The BRISMES Committee on Academic Freedom has sent a letter regarding the University’s consideration of a talk by Dr Somdeep Sen.
Principal Anton Muscatelli has received a letter from the The British Society for Middle Eastern Studies (BRISMES) Committee on Academic Freedom regarding the University’s protocol for invited speakers and it’s definition of antisemitism. The letter argues against the triggering of “stage three” of the University’s speaker protocol after the Glasgow Jewish Students Society complained about Dr Somdeep Sen’s – author of “Decolonizing Palestine: Hamas between the Anticolonial and the Postcolonial” – upcoming talk.
The letter alleges the complaint triggered the stage three screening of the University’s “Protocol for Managing Speakers and Events”, which means that the University’s Prevent Group, a committee on campus security, may impose restrictions, or cancel the speech altogether. The University has resultantly asked Dr Sen to provide his general points and slides in advance of his talk. The complaint by the Glasgow Jewish Students Society was made due to beliefs that will lead to negative repercussions for Jewish students on campus.
BRISMES argues that the complaint should not have triggered “stage three” because the policy mostly cites logistical security concerns and counterterrorism as the triggers. However, there is also a portion of the statute that poses “reputational risk to the University” as a trigger.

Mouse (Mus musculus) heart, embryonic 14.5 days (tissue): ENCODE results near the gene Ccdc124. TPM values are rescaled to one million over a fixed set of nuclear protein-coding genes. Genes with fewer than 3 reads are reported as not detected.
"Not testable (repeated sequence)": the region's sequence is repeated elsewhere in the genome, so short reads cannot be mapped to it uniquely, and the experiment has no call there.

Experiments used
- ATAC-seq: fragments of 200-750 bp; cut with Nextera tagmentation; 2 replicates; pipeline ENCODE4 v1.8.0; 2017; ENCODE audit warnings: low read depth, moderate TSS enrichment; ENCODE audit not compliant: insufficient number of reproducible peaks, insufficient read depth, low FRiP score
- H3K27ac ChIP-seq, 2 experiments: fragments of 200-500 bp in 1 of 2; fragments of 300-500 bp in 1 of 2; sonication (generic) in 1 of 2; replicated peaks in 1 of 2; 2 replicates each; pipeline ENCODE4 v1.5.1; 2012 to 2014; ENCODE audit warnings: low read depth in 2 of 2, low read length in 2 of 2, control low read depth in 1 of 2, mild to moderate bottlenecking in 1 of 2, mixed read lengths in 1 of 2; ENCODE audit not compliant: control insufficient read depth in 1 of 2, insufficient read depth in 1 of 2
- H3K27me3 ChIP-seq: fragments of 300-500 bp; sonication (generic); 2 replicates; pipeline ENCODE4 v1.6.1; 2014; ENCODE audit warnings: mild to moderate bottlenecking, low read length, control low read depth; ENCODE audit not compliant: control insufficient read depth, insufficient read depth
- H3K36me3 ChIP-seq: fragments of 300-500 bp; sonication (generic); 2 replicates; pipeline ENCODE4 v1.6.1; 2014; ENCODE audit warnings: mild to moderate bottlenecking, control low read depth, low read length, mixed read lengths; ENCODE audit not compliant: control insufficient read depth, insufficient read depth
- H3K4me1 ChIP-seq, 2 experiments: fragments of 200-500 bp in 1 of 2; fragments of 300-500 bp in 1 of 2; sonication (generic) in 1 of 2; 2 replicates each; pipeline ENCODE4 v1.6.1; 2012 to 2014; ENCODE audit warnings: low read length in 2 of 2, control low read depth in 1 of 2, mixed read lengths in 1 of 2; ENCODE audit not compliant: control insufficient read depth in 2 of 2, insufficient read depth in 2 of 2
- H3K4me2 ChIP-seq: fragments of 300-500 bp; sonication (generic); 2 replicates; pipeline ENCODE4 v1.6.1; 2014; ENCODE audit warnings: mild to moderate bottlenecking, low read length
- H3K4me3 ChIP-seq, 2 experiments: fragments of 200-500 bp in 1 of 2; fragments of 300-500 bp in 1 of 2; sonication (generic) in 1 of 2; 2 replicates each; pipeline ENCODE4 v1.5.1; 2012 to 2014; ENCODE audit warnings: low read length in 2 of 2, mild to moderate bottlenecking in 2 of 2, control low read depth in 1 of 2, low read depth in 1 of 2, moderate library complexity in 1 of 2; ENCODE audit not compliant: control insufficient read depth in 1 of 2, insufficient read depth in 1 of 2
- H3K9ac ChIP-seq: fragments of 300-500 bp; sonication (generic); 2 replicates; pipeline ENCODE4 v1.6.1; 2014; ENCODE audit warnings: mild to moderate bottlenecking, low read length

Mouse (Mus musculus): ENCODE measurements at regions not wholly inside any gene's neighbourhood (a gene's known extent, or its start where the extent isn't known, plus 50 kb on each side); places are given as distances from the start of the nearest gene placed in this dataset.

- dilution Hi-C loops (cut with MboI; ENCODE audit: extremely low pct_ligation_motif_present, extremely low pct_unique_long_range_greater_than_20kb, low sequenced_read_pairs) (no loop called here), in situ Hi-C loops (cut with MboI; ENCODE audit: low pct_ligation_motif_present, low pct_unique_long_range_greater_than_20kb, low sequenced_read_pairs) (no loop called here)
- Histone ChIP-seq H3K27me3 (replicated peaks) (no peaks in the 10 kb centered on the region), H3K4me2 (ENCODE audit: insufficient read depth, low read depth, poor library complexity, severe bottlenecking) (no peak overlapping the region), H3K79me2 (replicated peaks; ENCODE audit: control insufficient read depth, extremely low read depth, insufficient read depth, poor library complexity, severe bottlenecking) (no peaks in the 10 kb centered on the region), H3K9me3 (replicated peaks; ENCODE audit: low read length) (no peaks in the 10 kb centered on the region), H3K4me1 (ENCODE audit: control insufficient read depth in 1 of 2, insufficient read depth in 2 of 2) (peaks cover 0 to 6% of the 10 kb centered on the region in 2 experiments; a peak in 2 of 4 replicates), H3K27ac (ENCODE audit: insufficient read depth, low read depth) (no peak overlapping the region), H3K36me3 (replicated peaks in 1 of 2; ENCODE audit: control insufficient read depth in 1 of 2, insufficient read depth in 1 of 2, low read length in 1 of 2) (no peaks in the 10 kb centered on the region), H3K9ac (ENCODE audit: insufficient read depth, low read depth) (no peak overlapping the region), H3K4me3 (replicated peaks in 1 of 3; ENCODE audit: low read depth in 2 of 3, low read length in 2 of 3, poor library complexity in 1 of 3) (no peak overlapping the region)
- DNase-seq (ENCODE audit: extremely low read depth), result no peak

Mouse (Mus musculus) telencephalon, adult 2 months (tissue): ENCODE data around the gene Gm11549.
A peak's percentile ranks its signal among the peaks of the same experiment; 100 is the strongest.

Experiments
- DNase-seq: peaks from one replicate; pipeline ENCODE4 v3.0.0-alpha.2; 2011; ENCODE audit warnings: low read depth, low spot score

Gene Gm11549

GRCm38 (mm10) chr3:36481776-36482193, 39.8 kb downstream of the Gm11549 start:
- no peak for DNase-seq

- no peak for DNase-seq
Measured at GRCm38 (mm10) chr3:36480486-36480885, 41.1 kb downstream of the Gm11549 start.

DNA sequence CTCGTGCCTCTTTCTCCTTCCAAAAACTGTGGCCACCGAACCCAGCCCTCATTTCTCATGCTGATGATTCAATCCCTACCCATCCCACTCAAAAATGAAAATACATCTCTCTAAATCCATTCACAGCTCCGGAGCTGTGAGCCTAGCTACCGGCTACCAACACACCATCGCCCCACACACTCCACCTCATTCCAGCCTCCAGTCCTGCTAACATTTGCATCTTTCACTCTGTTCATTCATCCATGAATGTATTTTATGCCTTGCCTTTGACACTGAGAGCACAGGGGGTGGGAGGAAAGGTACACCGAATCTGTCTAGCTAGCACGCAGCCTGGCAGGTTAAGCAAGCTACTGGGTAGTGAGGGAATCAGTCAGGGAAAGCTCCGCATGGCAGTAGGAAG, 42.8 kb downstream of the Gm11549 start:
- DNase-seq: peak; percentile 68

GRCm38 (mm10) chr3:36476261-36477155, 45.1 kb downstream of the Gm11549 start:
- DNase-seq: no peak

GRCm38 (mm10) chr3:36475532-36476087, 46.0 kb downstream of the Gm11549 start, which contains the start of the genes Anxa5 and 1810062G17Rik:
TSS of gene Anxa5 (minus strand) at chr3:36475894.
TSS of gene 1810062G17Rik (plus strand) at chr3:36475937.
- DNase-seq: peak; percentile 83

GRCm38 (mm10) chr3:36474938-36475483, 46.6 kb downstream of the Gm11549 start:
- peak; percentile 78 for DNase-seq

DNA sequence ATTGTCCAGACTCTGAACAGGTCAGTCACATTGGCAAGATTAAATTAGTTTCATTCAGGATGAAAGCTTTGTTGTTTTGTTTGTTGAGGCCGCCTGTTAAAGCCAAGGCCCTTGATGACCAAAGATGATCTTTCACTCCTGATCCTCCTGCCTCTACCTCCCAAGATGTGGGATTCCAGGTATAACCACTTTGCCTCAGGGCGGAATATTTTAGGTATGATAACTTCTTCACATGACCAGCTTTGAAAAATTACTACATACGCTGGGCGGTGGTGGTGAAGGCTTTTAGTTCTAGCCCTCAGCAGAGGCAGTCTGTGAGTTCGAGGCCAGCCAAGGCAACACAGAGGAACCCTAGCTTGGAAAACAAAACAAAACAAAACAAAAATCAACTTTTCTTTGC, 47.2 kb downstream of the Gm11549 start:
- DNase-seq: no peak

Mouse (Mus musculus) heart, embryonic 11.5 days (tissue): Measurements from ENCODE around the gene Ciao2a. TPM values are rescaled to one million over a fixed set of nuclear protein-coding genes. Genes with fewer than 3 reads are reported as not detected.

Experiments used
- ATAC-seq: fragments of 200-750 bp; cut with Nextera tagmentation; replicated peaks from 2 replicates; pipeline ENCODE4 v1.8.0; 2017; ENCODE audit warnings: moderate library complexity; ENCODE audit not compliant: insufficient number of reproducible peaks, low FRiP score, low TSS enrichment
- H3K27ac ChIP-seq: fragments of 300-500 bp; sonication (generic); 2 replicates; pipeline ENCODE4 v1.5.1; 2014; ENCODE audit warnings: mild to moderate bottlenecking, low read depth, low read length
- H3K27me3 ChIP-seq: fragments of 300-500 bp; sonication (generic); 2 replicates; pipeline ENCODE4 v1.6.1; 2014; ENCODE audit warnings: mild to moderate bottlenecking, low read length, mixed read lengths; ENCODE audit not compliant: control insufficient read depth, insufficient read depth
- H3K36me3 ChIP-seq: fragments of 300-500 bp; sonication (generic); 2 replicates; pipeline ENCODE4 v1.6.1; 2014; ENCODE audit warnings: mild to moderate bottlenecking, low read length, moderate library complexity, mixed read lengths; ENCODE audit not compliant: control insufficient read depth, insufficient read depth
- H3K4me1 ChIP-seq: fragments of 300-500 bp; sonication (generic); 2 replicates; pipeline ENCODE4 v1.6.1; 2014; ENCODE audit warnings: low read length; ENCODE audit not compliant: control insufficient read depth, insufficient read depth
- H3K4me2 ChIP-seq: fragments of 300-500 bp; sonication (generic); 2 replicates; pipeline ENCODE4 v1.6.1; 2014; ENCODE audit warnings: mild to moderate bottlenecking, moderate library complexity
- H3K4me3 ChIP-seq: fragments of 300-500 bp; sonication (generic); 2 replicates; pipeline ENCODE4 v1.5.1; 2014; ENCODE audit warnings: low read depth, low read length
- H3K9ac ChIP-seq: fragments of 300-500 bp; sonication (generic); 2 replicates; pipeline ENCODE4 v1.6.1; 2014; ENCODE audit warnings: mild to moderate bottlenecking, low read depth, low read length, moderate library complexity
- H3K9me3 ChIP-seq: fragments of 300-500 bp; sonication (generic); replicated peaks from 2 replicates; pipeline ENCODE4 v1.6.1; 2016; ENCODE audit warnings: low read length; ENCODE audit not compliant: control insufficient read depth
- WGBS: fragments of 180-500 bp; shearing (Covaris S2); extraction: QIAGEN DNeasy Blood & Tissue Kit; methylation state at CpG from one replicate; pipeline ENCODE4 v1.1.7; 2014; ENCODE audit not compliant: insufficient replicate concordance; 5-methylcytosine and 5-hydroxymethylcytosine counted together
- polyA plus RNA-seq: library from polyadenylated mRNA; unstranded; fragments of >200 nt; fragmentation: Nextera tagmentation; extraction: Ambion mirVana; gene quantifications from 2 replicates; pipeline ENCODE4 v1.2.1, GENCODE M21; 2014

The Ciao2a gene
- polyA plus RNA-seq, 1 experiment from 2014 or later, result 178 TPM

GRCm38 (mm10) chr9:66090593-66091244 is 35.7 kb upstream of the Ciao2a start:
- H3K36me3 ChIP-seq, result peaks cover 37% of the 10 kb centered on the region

The BRISMES letter further criticises the University’s adoption of the International Holocaust Rememberence Alliance’s (IHRA) definition of antisemitism. The IHRA defines antisemitism as “a certain perception of Jews, which may be expressed as hatred toward Jews”. The IHRA further elaborates that the definition implies “manifestations might include the targeting of the state of Israel, conceived as a Jewish collectivity. However, criticism of Israel similar to that leveled against any other country cannot be regarded as antisemitic.” BRISMES contends this definition targets pro-palestinian academics and limits their ability to speak in cases like this.
BRISMES in a statement to The Glasgow Guardian said, “BRISMES is monitoring with deep concern the intervention of Glasgow University. [The] University’s intervention appears to violate academic freedom and freedom of speech, and [sic] might also include unlawful discrimination on behalf of the University as well as defamatory accusations made by a university student group against a respectable scholar and BRISMES member. BRISMES is now corresponding with the University’s management, and we hope that as a result the University of Glasgow will amend its protocols and procedures so as to guarantee the integrity of academic freedom and freedom of speech on campus.”
The Glasgow Jewish Students Society could not be reached for comment.